That is how Kasey Stephens explains her introduction to “living the crane life,” a lifetime love of the crane business, which has culminated in her being named the new General Manager of ALL Crane Rental of Louisiana, a member of the ALL Family of Companies.
It is a familiar story when a love of cranes is passed down from one generation to another. That is how it happened for Stephens, whose father was in the business for more than three decades, beginning as an Operator before transitioning into sales. Stephens began her own career 15 years ago, first working for the same southern-based chain of crane rental companies where her dad spent his career.
“I started in an entry-level accounts payable and receivable position and then expanded that experience by touching just about every aspect of the crane rental business,” said Stephens, citing her time in human resources and safety training.
In 2012, Stephens joined the ALL branch she now manages, starting out handling contracts, insurance, and collections. By 2017, she was working in sales, having gained a well-rounded record of experience in virtually every facet of branch administration. “I joined ALL because I knew it was a place with no ceiling, where I could grow my career in cranes,” she said.
Stephens said she is excited about the growth opportunities throughout the branch’s footprint, which also touches Mississippi, Oklahoma, Texas, and Arkansas in addition to Louisiana. “This is the heart of oil country, so refinery work is a significant part of our project mix,” said Stephens, adding that industrial plant work and cell tower erection are also key markets.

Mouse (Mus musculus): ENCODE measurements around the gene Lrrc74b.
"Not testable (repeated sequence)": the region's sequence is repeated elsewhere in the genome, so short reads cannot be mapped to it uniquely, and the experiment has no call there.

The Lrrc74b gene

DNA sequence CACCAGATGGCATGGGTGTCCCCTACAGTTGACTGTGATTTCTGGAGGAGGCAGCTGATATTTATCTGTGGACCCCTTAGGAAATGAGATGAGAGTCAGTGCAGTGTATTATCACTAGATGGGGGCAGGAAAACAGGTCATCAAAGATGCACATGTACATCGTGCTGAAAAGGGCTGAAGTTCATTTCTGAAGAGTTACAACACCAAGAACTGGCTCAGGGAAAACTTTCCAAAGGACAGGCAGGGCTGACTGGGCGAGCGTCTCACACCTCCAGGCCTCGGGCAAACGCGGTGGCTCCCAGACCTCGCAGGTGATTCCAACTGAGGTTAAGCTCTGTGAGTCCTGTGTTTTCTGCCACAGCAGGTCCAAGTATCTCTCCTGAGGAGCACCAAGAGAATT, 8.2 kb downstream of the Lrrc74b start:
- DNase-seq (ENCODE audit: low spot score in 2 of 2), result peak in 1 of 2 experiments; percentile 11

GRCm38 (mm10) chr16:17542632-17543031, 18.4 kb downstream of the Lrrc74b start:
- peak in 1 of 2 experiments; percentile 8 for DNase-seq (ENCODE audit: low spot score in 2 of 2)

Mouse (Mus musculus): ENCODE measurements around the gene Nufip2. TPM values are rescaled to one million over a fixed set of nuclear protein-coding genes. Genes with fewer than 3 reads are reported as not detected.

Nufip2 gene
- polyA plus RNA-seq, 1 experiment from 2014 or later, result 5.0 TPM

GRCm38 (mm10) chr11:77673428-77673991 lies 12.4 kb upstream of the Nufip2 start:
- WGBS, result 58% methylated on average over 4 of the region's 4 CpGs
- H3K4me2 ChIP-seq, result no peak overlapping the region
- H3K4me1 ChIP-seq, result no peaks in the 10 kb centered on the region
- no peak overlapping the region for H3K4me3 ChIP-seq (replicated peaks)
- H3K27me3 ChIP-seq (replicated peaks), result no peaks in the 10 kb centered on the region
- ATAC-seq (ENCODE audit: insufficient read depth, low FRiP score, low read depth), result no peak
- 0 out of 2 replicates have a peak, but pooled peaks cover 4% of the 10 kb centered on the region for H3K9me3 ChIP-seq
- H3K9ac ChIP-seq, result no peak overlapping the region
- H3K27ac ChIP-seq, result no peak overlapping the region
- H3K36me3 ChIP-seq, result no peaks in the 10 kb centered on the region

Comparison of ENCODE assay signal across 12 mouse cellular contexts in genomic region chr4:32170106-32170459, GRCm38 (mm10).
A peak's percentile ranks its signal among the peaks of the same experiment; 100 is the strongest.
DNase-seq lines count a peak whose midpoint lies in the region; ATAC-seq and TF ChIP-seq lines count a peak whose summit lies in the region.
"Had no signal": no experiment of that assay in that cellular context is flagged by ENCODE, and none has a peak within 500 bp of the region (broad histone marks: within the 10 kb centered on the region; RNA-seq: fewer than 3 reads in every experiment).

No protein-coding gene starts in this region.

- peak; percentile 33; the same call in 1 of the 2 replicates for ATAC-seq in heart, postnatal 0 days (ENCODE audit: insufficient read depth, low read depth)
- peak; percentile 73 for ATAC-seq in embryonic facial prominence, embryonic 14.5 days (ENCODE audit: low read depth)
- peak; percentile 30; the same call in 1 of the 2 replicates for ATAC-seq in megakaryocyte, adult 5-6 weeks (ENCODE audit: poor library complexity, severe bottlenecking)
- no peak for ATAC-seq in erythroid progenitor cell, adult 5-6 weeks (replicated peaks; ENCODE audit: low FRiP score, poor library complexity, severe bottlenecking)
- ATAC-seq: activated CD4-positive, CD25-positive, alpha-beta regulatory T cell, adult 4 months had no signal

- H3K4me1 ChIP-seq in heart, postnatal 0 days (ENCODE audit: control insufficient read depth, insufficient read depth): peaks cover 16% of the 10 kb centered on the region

Crawlers remain in high demand at the branch, along with rough terrain cranes. Stephens notes the increased customer demand for all terrain cranes. “More customers are asking us to supply ATs and operators to work at their job sites for extended periods,” she said. “It’s been a growth business for us.”
In this part of the country, weather has major impact on workflow and fleet management (even now, the region is recovering from the recent landfall of Hurricane Ida). This unpredictability is significant because jobs in progress halt in severe weather, but when weather clears and work could theoretically resume, cranes then need to be dispatched for recovery work due to the storm. “It’s something we’re used to handling in this region,” Stephens said.
Stephens said she is ready for any challenges ahead. “We have a fantastic team here,” she said. “Everyone works together for the greater good and truly embraces ALL’s ‘family’ philosophy. That extends to each other, our customers, and the communities we serve.”
Stephens is the first woman to head an ALL branch, and likely one of the few women industry-wide to reach a General Manager position. “It’s not something I think about,” Stephens said. “But I hope it shows other women that there is definitely a place for them in the crane industry. ALL has women in the field as operators and oilers, working in administration where I got my start, in sales, and elsewhere. It’s a place where — if you have the drive and talent — you can go as far as you want to go.”